With the election only 12 days away, Barack Obama and Mitt Romney are embarking on the final legs of their campaign tours. Both candidates have plans to appear in battleground states like Ohio and Florida, but they've also been paying their dues — Obama especially — to the entertainment beast with recent stints on The Tonight Show, The Late Night with David Letterman and Live! With Kelly and Michael. The latest is Rolling Stone, which, not surprisingly for the historically liberal publication, features a cover-story interview with the President. Conducted by presidential historian Douglas Brinkley — who is staunchly anti-Romney — the interview covers many of the campaign's familiar talking points: women's reproductive rights, the economy, Obamacare. But there are indeed some surprises, even for those of us who watched all three debates (or at least saw the highlights). Take a look after the jump at the 10 points that stood out the most.

1. Mitt Romney is a "bullsh***er."

That's right, get ready for the best political buzzphrase since "Get the transcript." In the introduction, Brinkley quotes Obama saying, "You know, kids have good instincts…They look at the other guy and say, 'Well, that's a bullsh***er, I can tell.'"

2. There are people on both ends who aren't playing by the rules.

Addressing a question about Romney's now-infamous "behind closed doors" 47 percent comment, the President acceded in part to the claim that some people are abusing the system. "There are a whole bunch of millionaires who aren't paying any income tax, as well as people at the lower end of the income spectrum who may be taking advantage of the safety net we've put in place. We should hold everybody accountable who's not doing their fair share."

3. The President cannot simply toe a party line.

Obama believes that Romney is too complacent with the Republican Party's conservative values to voice any individual positions. "If you can't say no to certain elements of your party, if you don't have sets of principles that you're willing to fight for, even if they're not politically convenient, then you're gonna have a tough time in this office."

4. Roe v. Wade is in immediate danger.

Should Romney score a victory in November, Obama posits, the landmark Supreme Court case in women's reproductive rights will almost certainly be overturned. "I don't think there's any doubt. Governor Romney has made clear that's his position. His running mate has made this one of the central principles of his public life."

5. Obama never had a doubt about the Affordable Care Act's constitutionality.

The President's universal health care package, dubbed Obamacare, barely survived in the Supreme Court, passing with a 5-4 vote thanks to Chief Justice John Roberts. Apparently Obama didn't even break a sweat.  "I wasn't surprised. I was always confident that the Affordable Care Act, a.k.a. Obamacare, was constitutional… the notion that Congress could not take a comprehensive approach to [healthcare] the way we have makes no sense."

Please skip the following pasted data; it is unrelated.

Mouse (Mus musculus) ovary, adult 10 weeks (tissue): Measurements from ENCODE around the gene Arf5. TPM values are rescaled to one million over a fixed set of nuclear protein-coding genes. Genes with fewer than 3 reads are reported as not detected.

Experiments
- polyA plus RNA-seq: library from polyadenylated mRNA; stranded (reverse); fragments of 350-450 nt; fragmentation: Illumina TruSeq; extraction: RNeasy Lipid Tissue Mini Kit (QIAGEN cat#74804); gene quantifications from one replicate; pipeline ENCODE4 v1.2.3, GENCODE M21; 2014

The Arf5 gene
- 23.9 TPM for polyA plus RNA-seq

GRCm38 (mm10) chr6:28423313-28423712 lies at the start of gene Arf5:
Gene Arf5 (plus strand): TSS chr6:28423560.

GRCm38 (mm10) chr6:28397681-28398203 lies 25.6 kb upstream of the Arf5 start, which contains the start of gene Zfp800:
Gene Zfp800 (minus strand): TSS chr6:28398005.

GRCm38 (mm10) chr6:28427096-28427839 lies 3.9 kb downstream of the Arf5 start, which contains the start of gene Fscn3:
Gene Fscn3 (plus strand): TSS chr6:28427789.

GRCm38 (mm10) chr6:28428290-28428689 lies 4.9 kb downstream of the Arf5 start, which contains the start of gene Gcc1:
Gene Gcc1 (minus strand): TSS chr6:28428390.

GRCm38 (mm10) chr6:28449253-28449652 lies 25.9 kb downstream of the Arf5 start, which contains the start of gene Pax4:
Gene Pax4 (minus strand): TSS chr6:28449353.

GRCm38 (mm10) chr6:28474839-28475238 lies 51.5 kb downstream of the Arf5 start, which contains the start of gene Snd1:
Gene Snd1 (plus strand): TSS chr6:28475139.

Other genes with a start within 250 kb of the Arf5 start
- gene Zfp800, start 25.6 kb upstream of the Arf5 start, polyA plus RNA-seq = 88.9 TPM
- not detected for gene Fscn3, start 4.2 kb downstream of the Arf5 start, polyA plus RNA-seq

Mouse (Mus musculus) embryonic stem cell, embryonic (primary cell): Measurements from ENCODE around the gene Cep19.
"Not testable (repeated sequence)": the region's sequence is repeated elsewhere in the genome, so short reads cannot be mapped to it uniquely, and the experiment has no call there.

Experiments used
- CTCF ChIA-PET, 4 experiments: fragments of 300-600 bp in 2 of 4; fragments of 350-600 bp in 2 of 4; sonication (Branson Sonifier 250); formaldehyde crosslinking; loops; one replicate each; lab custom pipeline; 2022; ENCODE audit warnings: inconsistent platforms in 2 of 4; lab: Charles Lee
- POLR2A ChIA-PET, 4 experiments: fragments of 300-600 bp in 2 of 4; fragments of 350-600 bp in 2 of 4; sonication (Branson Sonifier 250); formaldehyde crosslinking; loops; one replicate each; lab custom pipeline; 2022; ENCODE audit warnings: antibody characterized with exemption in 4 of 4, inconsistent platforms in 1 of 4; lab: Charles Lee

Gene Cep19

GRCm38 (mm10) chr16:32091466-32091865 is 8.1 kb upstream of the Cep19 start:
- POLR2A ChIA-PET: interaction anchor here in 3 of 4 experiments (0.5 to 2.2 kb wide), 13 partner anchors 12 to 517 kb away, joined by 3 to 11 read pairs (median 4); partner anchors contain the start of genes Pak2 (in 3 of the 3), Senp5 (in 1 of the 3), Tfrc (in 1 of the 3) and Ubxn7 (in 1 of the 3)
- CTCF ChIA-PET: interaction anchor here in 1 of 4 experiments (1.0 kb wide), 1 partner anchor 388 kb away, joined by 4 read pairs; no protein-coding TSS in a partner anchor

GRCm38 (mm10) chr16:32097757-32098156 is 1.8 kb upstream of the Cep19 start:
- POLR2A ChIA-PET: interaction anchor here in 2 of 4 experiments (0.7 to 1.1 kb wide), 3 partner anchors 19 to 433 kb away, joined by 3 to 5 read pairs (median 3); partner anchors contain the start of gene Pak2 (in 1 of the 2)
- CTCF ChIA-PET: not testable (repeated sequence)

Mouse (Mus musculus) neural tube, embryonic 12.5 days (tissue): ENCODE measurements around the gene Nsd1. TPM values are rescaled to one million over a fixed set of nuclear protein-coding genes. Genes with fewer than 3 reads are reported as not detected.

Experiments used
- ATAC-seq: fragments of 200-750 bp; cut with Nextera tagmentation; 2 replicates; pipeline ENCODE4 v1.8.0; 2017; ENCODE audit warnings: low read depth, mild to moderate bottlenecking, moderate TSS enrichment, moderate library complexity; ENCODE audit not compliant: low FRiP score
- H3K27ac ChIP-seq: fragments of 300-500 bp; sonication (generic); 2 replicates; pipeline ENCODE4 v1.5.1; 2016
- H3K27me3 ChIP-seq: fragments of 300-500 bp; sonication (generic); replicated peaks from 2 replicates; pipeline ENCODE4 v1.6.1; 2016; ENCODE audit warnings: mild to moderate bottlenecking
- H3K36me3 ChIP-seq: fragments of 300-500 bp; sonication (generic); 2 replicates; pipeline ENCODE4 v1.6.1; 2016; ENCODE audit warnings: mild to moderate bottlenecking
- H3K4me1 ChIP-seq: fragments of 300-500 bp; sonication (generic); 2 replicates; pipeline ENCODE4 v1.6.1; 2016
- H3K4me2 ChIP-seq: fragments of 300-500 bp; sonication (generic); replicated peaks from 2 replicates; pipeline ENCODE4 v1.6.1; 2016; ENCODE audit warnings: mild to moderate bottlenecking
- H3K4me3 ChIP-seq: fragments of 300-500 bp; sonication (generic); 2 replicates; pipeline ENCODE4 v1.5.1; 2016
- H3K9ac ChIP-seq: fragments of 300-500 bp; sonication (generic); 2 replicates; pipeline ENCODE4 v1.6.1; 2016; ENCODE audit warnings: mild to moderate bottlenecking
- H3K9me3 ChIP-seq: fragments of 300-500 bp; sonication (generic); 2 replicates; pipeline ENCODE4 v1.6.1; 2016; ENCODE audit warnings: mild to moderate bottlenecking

6. History will validate Obamacare.

Obama feels that time will reward his insistence upon implementing Obamacare, in the same way that other social programs are now lauded as successes. "Just like Medicare and Social Security, as time goes on, as people see what it does, as it gets refined and improved, people will say, 'This was the last piece to our basic social compact' — providing people with some core security from the financial burdens of an illness or bad luck."

7. Ayn Rand's economic philosophy is child's play.

Paul Ryan may be a studly poster-child for the Objectivist philosopher, but Obama views her libertarian ideals as nothing but adolescent fantasies. "Ayn Rand is one of those things that a lot of us, when we were 17 or 18 and feeling misunderstood, we'd pick up. Then, as we get older, we realize that world in which we're only thinking about ourselves and not thinking about anybody else, in which we're considering the entire project of developing ourselves as more important than our relationships to other people and making sure that everybody else has opportunity — that that's a pretty narrow vision."

8. His first term is full of achievements.

Both Republicans and more-liberal Democrats have criticized the President's inability to effect real change, but Obama stressed the things that his administration has done. "Sometimes folks obsess with gridlock and the ugliness of the process down here in Washington. We passed health care — something that presidents have tried to do for 100 years…We passed the toughest Wall Street reform since the 1930s… We have expanded access to college through the Pell Grant program and by keeping student loans low. The list of things that we've accomplished, even once the Republicans took over, is significant."

9. Wall Street needs a sea change.

Asked to describe one regulation he would impose on the financial industry, Obama advocated more than just government intervention — he called for a wholesale cultural shift. "I will tell you, the single biggest thing that I would like to see is changing incentives on Wall Street and how people get compensated. That ultimately requires not just congressional legislation but a change in corporate governance. You still have a situation where people making bets can get a huge upside, and their downsides are limited. So it tilts the whole system in favor of very risky behavior."

10. Mitt Romney should be Mitt Romney for Halloween.

When asked what he thinks Romney should wear for Halloween, Obama said, "I don't know about this Halloween. Next Halloween I hope he'll be an ex-presidential candidate."

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